Friday, June 15, 2012

Harry Potter

This is a post I've had sitting in my draft folder, unfinished, for months. I haven't been afraid to post this - although Harry Potter can be a controversial topic - I just haven't had the time to finish it.

I started this back in November when the Authentic People Blog Party was going on. One of the girls who participated (and now I don't remember what blog this was), linked to a post she had written on Harry Potter. This post of mine started as response to her post and arguments on her view of Harry Potter.
And then my last Logic assignment of the year (yes I take a Logic class in school), was to create an argument following Thomas Aquinas's Summa argument format. We could choose any topic. After much consideration I chose Harry Potter. And I'm so glad I did. For those of you who don't know, Aquinas's Summa argument format is the following:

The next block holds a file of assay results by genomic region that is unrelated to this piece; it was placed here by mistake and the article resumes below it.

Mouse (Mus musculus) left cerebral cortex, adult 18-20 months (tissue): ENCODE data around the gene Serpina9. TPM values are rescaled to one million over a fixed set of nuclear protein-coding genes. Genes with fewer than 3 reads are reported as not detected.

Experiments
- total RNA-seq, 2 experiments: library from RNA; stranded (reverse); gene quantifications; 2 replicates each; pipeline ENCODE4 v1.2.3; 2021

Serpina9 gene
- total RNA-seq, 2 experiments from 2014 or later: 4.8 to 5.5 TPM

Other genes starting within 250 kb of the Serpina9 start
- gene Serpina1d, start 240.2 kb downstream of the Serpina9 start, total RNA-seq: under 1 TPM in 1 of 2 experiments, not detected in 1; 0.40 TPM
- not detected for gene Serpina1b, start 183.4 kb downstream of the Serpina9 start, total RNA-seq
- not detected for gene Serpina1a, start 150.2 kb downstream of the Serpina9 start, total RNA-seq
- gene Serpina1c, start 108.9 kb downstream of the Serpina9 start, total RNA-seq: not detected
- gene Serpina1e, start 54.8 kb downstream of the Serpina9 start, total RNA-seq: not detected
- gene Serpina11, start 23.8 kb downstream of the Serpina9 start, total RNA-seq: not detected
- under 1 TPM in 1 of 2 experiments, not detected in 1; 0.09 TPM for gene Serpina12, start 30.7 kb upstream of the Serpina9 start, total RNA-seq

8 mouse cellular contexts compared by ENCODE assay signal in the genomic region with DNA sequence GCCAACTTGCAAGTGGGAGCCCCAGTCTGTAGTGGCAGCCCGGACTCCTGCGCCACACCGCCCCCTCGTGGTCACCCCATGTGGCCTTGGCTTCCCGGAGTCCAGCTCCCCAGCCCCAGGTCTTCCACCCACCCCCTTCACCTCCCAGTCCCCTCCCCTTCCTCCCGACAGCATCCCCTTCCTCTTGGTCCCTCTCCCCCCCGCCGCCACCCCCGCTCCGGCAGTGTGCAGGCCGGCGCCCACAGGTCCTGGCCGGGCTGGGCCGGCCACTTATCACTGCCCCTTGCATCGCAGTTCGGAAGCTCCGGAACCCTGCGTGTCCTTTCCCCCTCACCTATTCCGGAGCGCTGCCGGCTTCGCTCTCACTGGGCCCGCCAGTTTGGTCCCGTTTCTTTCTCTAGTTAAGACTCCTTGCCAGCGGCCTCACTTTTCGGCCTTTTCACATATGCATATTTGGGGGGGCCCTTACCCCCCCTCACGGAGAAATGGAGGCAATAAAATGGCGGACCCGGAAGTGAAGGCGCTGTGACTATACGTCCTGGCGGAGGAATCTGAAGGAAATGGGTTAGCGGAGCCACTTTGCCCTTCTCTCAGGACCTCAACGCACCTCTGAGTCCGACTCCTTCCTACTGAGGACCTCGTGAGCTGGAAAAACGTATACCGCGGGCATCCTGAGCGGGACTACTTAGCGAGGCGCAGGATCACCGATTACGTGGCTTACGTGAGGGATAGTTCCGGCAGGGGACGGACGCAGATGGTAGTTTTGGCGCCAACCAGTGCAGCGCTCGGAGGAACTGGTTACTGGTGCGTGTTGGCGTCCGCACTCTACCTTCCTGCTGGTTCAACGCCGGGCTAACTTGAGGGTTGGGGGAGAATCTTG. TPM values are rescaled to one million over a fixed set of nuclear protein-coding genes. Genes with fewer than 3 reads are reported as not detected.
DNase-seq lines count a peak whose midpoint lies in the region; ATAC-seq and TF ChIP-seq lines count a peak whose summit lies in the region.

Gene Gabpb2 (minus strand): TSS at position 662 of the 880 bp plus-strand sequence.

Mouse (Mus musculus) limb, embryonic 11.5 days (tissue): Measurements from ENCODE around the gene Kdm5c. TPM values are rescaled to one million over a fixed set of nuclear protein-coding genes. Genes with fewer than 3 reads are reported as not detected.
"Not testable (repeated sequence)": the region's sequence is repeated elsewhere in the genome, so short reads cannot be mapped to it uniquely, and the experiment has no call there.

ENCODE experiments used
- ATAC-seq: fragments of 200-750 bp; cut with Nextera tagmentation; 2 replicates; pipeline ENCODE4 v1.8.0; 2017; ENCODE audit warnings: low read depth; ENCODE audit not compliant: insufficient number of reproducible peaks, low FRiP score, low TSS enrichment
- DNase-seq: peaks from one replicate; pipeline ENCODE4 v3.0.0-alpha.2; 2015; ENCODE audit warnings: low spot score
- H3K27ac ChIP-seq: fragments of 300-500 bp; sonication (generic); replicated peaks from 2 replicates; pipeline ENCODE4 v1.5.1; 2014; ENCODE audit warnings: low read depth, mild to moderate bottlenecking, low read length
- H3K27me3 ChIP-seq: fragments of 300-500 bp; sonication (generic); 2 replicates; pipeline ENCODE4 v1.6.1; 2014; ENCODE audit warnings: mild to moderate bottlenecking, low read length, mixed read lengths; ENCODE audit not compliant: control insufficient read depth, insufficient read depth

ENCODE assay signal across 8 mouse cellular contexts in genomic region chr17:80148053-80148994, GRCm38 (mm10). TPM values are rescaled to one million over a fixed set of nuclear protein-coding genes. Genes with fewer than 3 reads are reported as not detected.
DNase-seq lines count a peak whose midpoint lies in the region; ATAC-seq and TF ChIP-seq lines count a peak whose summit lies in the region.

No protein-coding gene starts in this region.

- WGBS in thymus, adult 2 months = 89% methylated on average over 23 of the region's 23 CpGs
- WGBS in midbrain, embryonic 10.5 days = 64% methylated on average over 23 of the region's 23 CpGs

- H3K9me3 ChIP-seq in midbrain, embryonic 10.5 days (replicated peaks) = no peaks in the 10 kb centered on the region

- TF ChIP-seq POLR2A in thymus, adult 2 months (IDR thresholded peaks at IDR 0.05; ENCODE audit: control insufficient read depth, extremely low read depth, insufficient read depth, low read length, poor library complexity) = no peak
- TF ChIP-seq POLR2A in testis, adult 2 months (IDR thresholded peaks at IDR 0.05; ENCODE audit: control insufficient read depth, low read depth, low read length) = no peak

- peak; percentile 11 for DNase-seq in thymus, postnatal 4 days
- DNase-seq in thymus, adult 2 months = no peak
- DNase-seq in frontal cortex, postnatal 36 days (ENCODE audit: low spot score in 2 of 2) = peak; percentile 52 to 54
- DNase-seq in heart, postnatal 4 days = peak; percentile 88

Obj. 1
Obj. 2
Obj. 3
On the Contrary
My Answer
Reply to Obj. 1
Reply to Obj. 2
Reply to Obj. 3

If you know me than you know that Harry Potter is something I am quite passionate about, because not only is it my favorite series of books ever, but I believe it has a lot of depth and is not at all just a "kids book". Please don't stop reading this just because I said I love Harry Potter. For this logic assignment I spent a lot of time researching and analyzing both sides of the argument and did my best to present both sides fairly.

And so I know this is long but I hope you read it no matter what your opinion is on this matter.

Question: Is it morally wrong to read Harry Potter?

{The following objections are all variations of arguments I have heard or read against Harry Potter.}